Even from 1,400 miles away, the desperation was palpable. At every opportunity, West Virginia Mountaineers fans threw the horns down hand sign. Many wore shirts with an upside down Texas Longhorns logo or a hand throwing horns down.
The problem for West Virginia fans is that no amount of hate will make them a rival to Texas, as head coach Tom Herman explained after the 42-31 victory in Morgantown.
“You know, I define rivals maybe a little bit differently,” Herman said. “To me, they’ve got to have some semblance of history to it. When you play teams 60, 70, 100 times, to me, that defines a rivalry.”
Before 2012, Texas had only met West Virginia once, a 7-6 loss in Austin in 1956. So the two teams have now only meet nine times, with the Mountaineers holding a 5-4 series lead.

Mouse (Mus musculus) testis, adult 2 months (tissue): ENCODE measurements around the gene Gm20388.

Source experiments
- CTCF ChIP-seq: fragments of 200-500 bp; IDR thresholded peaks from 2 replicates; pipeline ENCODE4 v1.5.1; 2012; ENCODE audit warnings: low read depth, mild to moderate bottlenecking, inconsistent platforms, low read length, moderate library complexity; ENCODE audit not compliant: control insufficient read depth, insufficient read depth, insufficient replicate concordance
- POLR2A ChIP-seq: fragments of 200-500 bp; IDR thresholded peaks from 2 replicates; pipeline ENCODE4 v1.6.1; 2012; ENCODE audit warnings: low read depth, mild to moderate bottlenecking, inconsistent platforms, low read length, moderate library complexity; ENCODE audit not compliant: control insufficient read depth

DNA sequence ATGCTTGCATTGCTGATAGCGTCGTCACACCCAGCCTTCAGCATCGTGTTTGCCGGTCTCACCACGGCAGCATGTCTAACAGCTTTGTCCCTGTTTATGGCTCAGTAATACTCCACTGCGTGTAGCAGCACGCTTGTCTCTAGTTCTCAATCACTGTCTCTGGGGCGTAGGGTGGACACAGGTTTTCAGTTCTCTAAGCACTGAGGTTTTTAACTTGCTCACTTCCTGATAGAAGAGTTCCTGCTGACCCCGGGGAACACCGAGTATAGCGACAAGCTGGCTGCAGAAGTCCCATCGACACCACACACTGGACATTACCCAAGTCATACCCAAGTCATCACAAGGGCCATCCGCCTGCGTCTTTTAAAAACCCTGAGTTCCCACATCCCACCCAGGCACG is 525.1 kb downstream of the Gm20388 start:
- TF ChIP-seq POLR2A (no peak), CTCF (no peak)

“We don’t take anybody lightly in the Big 12,” Herman continued. “We don’t play any less hard against West Virginia than we do anybody else on our schedule, but just in terms of historical significance, in terms of times played, obviously the team we play next week is by and large our biggest rival.”
That’s the annual Red River Showdown in the Cotton Bowl, where the Horns will meet the Sooners for the 115th game between the two schools.
From the Texas perspective, there’s only one other rival — Texas A&M. While the two schools no longer play in football, it doesn’t mean that TCU or Texas Tech has stepped up as the second rival for the Horns, no matter how many times those teams have played. It just means that Texas only plays one rival now.
In total, 11 teams call the Longhorns their rival, but it takes two sides to create a rivalry, so sorry, Mountaineers, y’all just don’t qualify.